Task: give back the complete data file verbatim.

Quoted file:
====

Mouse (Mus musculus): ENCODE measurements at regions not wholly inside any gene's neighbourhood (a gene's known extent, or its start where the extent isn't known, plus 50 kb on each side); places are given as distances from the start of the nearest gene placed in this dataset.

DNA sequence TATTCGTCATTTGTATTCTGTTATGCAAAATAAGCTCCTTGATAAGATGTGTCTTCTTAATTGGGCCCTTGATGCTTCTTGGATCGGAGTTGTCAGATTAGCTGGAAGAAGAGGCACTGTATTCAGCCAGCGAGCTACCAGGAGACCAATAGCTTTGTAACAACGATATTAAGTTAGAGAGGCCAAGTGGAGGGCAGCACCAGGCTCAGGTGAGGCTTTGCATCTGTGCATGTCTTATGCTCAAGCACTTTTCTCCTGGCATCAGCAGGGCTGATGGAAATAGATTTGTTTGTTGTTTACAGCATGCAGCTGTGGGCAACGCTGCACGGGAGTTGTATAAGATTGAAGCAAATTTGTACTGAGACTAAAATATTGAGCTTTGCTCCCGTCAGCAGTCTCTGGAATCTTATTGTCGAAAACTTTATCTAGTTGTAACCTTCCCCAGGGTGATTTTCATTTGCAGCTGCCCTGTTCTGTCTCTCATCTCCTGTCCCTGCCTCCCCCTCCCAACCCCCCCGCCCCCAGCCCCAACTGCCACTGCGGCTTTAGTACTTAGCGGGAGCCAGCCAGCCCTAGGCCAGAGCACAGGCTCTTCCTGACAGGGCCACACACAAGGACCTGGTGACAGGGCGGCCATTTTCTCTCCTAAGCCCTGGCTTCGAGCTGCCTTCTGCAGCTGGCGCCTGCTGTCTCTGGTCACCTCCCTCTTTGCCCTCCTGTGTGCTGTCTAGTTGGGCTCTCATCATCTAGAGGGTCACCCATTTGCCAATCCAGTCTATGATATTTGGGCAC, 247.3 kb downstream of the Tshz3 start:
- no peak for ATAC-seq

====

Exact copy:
Mouse (Mus musculus): ENCODE measurements at regions not wholly inside any gene's neighbourhood (a gene's known extent, or its start where the extent isn't known, plus 50 kb on each side); places are given as distances from the start of the nearest gene placed in this dataset.

DNA sequence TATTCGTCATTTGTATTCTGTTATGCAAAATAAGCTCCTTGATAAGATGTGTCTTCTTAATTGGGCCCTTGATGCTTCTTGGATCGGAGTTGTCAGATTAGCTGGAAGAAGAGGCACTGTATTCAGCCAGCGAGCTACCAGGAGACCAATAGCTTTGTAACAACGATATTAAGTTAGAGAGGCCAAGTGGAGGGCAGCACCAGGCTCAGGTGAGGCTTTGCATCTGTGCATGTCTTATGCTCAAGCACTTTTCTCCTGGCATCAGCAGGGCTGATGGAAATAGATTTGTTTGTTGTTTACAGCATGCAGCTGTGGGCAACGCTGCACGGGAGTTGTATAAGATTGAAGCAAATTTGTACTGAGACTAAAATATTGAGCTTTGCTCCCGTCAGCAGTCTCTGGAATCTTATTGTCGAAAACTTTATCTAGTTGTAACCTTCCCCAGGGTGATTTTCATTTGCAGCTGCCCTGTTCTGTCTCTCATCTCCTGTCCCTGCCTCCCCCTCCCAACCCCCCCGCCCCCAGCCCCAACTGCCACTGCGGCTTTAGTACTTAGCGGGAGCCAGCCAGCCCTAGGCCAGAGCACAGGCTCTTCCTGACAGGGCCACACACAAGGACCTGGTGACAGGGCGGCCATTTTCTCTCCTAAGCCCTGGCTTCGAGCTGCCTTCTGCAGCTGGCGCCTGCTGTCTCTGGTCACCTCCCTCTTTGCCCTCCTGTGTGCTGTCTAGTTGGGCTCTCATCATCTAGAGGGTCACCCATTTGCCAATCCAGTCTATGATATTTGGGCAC, 247.3 kb downstream of the Tshz3 start:
- no peak for ATAC-seq